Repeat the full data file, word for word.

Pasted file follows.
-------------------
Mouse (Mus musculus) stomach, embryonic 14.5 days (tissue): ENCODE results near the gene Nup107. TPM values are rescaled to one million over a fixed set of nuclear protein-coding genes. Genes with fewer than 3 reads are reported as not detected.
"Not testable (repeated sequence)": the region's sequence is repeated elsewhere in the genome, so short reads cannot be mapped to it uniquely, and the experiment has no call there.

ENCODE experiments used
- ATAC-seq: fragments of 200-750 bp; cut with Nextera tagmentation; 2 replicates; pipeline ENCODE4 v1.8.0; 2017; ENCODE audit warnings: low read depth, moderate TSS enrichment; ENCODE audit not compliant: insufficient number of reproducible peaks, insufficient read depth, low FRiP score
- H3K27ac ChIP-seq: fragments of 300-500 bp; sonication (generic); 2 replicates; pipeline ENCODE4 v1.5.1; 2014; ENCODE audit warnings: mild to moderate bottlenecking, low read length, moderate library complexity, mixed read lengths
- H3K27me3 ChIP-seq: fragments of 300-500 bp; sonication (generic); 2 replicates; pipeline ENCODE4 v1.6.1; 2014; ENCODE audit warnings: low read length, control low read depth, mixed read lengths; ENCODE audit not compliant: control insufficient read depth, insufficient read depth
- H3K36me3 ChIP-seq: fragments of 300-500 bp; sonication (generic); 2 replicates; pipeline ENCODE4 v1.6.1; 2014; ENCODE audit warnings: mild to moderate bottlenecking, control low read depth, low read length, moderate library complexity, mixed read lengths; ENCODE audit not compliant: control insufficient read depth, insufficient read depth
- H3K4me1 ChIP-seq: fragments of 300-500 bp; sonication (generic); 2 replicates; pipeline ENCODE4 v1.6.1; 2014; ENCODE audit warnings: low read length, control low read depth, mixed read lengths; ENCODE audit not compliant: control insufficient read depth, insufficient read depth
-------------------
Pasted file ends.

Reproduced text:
Mouse (Mus musculus) stomach, embryonic 14.5 days (tissue): ENCODE results near the gene Nup107. TPM values are rescaled to one million over a fixed set of nuclear protein-coding genes. Genes with fewer than 3 reads are reported as not detected.
"Not testable (repeated sequence)": the region's sequence is repeated elsewhere in the genome, so short reads cannot be mapped to it uniquely, and the experiment has no call there.

ENCODE experiments used
- ATAC-seq: fragments of 200-750 bp; cut with Nextera tagmentation; 2 replicates; pipeline ENCODE4 v1.8.0; 2017; ENCODE audit warnings: low read depth, moderate TSS enrichment; ENCODE audit not compliant: insufficient number of reproducible peaks, insufficient read depth, low FRiP score
- H3K27ac ChIP-seq: fragments of 300-500 bp; sonication (generic); 2 replicates; pipeline ENCODE4 v1.5.1; 2014; ENCODE audit warnings: mild to moderate bottlenecking, low read length, moderate library complexity, mixed read lengths
- H3K27me3 ChIP-seq: fragments of 300-500 bp; sonication (generic); 2 replicates; pipeline ENCODE4 v1.6.1; 2014; ENCODE audit warnings: low read length, control low read depth, mixed read lengths; ENCODE audit not compliant: control insufficient read depth, insufficient read depth
- H3K36me3 ChIP-seq: fragments of 300-500 bp; sonication (generic); 2 replicates; pipeline ENCODE4 v1.6.1; 2014; ENCODE audit warnings: mild to moderate bottlenecking, control low read depth, low read length, moderate library complexity, mixed read lengths; ENCODE audit not compliant: control insufficient read depth, insufficient read depth
- H3K4me1 ChIP-seq: fragments of 300-500 bp; sonication (generic); 2 replicates; pipeline ENCODE4 v1.6.1; 2014; ENCODE audit warnings: low read length, control low read depth, mixed read lengths; ENCODE audit not compliant: control insufficient read depth, insufficient read depth